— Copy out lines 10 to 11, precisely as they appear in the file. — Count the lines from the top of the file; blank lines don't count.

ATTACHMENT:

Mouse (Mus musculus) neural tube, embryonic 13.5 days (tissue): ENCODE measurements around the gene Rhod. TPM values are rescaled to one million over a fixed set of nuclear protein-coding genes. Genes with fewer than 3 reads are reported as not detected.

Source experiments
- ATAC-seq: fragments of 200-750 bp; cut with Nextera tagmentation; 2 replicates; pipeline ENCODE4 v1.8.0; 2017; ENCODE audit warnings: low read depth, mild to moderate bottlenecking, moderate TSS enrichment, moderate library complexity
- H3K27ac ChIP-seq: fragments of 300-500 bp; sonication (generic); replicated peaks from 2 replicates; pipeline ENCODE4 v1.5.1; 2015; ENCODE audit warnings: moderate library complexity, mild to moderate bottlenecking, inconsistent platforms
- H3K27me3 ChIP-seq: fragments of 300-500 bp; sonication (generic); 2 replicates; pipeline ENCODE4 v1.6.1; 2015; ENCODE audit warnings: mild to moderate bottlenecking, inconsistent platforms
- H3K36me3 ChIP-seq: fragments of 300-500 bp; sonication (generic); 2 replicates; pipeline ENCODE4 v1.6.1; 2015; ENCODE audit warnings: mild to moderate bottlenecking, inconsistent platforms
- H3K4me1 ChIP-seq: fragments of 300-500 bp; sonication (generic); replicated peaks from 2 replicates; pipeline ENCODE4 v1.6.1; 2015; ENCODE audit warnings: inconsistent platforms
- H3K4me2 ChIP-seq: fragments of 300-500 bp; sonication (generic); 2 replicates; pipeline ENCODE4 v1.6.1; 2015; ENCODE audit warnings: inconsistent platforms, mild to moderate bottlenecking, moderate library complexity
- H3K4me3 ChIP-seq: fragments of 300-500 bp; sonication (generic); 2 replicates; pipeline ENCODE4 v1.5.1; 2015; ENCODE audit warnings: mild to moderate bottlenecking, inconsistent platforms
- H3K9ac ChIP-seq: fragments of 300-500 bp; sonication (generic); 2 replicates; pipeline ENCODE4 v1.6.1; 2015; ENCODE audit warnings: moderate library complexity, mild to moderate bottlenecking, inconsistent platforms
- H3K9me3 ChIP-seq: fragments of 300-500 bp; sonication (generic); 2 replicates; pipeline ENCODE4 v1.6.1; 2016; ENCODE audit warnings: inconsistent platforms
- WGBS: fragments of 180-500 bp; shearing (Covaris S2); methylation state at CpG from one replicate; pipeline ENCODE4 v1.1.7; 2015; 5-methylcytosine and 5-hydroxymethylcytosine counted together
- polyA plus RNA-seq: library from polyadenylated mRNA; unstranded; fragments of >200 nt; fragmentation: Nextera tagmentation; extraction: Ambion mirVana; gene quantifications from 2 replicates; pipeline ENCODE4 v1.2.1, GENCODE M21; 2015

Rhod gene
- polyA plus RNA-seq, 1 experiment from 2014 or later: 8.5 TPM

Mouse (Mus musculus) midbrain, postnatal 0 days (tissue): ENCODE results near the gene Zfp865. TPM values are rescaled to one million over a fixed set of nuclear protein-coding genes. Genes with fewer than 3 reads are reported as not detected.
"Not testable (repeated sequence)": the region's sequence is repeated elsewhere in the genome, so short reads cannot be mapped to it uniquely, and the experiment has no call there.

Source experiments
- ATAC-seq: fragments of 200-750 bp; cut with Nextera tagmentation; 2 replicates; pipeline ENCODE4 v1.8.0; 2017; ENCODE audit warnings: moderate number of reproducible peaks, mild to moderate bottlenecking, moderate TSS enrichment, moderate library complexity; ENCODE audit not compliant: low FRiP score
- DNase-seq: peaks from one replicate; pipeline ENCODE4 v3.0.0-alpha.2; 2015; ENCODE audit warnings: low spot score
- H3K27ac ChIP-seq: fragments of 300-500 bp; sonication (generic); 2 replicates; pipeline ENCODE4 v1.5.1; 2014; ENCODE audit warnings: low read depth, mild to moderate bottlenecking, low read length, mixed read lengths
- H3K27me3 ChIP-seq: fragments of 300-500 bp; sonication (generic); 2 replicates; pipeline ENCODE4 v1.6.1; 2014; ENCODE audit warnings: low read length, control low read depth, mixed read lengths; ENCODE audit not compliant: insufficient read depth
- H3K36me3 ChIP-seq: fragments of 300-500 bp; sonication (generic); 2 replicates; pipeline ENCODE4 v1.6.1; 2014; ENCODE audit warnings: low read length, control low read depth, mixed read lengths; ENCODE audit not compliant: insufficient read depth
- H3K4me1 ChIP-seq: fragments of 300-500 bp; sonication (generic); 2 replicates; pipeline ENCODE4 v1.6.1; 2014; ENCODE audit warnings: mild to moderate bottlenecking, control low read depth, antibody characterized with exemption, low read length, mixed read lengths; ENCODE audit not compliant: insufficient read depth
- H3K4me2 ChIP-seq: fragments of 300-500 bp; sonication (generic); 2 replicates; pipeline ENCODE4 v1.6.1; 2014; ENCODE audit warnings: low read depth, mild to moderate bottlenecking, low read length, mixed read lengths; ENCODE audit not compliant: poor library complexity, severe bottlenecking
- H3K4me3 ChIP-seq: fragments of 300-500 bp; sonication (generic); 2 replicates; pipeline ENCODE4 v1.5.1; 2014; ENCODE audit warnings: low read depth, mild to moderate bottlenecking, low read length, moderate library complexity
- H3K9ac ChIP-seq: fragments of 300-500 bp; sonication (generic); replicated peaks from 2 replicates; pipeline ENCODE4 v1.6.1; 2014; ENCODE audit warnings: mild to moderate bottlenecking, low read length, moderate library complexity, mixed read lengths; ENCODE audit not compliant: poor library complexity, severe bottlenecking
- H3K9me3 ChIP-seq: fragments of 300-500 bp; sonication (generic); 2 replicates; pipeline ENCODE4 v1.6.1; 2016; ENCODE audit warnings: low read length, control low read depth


- H3K9ac ChIP-seq: fragments of 300-500 bp; sonication (generic); 2 replicates; pipeline ENCODE4 v1.6.1; 2015; ENCODE audit warnings: moderate library complexity, mild to moderate bottlenecking, inconsistent platforms
- H3K9me3 ChIP-seq: fragments of 300-500 bp; sonication (generic); 2 replicates; pipeline ENCODE4 v1.6.1; 2016; ENCODE audit warnings: inconsistent platforms